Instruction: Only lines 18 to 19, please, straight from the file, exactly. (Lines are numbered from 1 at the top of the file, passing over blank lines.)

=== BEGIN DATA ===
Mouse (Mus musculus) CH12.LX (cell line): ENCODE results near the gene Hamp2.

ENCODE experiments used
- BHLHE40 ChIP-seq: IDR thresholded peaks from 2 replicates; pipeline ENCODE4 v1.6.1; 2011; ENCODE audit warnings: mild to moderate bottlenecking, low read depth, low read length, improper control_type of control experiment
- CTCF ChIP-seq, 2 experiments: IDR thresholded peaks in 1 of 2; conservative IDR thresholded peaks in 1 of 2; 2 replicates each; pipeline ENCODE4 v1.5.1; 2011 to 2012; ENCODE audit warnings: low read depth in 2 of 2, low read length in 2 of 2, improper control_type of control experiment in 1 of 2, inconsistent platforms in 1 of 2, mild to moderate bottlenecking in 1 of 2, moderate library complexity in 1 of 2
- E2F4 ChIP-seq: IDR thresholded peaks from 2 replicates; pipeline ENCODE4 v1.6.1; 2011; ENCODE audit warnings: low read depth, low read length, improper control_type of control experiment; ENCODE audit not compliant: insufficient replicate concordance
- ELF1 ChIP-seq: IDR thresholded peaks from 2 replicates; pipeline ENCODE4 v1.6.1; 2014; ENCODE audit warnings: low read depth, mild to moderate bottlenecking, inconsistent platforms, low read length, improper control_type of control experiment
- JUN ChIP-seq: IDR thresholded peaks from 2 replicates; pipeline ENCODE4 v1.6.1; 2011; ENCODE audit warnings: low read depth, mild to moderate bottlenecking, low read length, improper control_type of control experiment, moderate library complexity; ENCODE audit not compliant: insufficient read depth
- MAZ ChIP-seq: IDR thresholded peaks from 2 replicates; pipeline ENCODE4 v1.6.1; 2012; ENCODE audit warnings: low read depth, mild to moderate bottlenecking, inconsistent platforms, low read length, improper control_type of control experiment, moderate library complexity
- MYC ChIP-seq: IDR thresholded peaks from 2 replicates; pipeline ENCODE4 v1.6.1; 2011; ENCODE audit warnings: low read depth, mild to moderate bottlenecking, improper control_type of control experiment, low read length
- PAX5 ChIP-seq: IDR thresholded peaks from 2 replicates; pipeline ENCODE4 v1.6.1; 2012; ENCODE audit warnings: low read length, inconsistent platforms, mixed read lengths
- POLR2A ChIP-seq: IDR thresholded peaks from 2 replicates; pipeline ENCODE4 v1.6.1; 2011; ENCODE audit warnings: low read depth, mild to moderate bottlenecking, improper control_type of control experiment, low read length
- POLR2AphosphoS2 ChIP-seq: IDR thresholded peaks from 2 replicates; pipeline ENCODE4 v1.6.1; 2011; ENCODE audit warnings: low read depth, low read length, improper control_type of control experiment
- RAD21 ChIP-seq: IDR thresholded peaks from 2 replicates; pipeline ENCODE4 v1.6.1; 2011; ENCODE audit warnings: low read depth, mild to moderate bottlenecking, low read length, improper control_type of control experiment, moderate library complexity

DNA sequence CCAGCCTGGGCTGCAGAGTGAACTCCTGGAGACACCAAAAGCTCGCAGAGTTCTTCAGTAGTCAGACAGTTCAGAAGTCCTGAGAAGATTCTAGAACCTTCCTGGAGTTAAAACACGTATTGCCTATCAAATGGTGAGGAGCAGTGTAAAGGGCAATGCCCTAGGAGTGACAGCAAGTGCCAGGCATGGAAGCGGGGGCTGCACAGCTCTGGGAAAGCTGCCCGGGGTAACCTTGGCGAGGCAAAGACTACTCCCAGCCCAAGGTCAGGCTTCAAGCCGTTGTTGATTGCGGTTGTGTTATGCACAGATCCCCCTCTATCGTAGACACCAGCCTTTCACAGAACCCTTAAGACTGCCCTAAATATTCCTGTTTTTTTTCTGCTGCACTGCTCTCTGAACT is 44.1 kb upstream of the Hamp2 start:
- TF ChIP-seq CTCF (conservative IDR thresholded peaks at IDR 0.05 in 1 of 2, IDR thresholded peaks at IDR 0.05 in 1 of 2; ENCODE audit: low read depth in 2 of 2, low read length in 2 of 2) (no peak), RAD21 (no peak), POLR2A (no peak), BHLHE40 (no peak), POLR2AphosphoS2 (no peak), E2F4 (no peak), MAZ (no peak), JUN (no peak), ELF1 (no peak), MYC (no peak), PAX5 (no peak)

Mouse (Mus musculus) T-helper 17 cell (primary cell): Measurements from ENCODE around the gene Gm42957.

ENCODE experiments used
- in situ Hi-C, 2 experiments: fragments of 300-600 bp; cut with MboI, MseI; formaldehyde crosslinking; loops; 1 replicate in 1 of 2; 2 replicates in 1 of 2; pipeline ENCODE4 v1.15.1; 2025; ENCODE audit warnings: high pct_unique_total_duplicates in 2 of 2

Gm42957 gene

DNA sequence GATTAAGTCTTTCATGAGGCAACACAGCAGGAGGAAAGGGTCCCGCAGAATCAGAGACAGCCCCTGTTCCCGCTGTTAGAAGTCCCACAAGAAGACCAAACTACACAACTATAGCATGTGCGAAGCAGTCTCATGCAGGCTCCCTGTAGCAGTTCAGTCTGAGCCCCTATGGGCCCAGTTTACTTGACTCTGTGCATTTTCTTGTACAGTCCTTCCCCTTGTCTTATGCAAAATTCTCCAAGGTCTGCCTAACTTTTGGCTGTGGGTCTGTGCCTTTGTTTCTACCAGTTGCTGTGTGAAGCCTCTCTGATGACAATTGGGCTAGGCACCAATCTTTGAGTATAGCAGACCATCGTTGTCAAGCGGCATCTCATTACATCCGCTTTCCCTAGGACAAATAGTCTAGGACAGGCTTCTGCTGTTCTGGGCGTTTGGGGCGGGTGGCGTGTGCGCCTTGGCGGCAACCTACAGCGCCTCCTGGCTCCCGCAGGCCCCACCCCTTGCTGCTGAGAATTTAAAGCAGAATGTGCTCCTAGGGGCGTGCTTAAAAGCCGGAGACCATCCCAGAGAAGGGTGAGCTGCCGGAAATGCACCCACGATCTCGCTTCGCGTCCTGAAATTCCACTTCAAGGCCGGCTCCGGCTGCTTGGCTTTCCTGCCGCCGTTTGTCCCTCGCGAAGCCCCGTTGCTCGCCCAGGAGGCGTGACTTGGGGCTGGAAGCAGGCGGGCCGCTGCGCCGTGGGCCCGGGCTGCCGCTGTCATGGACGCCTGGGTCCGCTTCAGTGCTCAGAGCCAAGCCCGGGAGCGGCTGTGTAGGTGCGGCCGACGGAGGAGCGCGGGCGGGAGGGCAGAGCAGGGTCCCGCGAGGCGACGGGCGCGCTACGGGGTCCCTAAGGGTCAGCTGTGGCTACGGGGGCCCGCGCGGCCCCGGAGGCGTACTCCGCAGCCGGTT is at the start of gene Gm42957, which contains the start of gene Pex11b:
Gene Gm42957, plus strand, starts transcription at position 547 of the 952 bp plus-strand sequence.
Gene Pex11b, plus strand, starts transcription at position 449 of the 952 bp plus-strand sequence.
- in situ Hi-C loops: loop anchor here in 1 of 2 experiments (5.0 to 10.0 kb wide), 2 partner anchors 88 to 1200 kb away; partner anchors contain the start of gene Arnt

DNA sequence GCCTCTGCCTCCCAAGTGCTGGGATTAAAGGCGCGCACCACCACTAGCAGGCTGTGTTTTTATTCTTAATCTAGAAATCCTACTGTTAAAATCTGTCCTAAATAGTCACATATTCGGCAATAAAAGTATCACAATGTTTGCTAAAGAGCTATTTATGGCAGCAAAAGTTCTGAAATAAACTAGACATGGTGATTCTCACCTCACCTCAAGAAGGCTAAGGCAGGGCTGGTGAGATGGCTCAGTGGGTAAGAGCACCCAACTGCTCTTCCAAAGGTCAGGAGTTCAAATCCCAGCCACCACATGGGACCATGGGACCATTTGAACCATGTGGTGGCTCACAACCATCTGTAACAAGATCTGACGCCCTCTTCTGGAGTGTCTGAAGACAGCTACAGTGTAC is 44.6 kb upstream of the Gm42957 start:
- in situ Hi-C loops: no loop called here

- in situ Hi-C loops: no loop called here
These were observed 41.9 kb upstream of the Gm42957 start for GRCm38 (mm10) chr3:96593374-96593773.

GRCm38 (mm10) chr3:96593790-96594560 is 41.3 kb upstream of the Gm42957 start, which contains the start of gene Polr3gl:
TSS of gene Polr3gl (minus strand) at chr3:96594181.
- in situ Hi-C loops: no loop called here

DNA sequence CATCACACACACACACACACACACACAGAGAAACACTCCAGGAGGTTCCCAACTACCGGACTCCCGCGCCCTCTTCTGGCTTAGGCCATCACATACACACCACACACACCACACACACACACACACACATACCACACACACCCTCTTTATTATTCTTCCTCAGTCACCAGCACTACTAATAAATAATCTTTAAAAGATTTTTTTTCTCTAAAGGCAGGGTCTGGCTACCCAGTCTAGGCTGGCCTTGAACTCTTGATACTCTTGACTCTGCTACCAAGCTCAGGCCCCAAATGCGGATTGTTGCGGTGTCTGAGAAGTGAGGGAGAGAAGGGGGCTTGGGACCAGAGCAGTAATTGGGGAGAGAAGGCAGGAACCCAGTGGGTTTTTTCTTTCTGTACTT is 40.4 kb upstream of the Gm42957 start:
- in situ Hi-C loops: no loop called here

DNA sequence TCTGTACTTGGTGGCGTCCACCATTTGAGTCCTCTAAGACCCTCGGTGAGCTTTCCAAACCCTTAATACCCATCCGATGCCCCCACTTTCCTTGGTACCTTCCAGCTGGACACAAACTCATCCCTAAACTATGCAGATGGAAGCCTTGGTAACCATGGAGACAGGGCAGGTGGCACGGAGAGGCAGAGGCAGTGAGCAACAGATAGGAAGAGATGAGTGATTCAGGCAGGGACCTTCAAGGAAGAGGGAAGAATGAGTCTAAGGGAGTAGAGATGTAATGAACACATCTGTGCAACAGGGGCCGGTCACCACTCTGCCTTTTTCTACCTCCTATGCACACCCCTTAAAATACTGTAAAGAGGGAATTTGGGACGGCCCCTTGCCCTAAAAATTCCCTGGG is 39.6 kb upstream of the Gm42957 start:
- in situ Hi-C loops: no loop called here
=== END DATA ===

- in situ Hi-C, 2 experiments: fragments of 300-600 bp; cut with MboI, MseI; formaldehyde crosslinking; loops; 1 replicate in 1 of 2; 2 replicates in 1 of 2; pipeline ENCODE4 v1.15.1; 2025; ENCODE audit warnings: high pct_unique_total_duplicates in 2 of 2

Gm42957 gene